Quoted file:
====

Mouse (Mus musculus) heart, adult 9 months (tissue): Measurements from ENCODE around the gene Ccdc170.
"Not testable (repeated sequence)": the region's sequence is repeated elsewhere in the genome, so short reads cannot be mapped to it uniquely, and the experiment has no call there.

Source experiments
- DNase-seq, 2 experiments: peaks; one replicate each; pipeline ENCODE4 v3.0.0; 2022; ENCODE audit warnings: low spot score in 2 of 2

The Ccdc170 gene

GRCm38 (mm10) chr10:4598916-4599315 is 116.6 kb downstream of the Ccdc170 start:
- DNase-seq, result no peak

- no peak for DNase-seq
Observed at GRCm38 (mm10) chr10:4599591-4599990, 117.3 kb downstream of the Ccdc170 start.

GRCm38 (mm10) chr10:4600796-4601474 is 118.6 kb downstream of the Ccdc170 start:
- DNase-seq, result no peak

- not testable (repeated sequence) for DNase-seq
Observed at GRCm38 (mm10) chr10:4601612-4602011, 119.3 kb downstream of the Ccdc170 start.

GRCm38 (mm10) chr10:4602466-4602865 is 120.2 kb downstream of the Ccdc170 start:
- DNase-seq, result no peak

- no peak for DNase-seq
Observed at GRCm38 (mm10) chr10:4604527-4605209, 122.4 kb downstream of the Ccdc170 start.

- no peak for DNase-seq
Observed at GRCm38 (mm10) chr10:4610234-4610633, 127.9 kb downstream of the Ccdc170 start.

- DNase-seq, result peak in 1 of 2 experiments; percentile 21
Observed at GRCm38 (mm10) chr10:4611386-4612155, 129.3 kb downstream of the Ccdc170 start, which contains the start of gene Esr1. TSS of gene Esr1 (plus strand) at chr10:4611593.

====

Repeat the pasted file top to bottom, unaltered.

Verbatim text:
Mouse (Mus musculus) heart, adult 9 months (tissue): Measurements from ENCODE around the gene Ccdc170.
"Not testable (repeated sequence)": the region's sequence is repeated elsewhere in the genome, so short reads cannot be mapped to it uniquely, and the experiment has no call there.

Source experiments
- DNase-seq, 2 experiments: peaks; one replicate each; pipeline ENCODE4 v3.0.0; 2022; ENCODE audit warnings: low spot score in 2 of 2

The Ccdc170 gene

GRCm38 (mm10) chr10:4598916-4599315 is 116.6 kb downstream of the Ccdc170 start:
- DNase-seq, result no peak

- no peak for DNase-seq
Observed at GRCm38 (mm10) chr10:4599591-4599990, 117.3 kb downstream of the Ccdc170 start.

GRCm38 (mm10) chr10:4600796-4601474 is 118.6 kb downstream of the Ccdc170 start:
- DNase-seq, result no peak

- not testable (repeated sequence) for DNase-seq
Observed at GRCm38 (mm10) chr10:4601612-4602011, 119.3 kb downstream of the Ccdc170 start.

GRCm38 (mm10) chr10:4602466-4602865 is 120.2 kb downstream of the Ccdc170 start:
- DNase-seq, result no peak

- no peak for DNase-seq
Observed at GRCm38 (mm10) chr10:4604527-4605209, 122.4 kb downstream of the Ccdc170 start.

- no peak for DNase-seq
Observed at GRCm38 (mm10) chr10:4610234-4610633, 127.9 kb downstream of the Ccdc170 start.

- DNase-seq, result peak in 1 of 2 experiments; percentile 21
Observed at GRCm38 (mm10) chr10:4611386-4612155, 129.3 kb downstream of the Ccdc170 start, which contains the start of gene Esr1. TSS of gene Esr1 (plus strand) at chr10:4611593.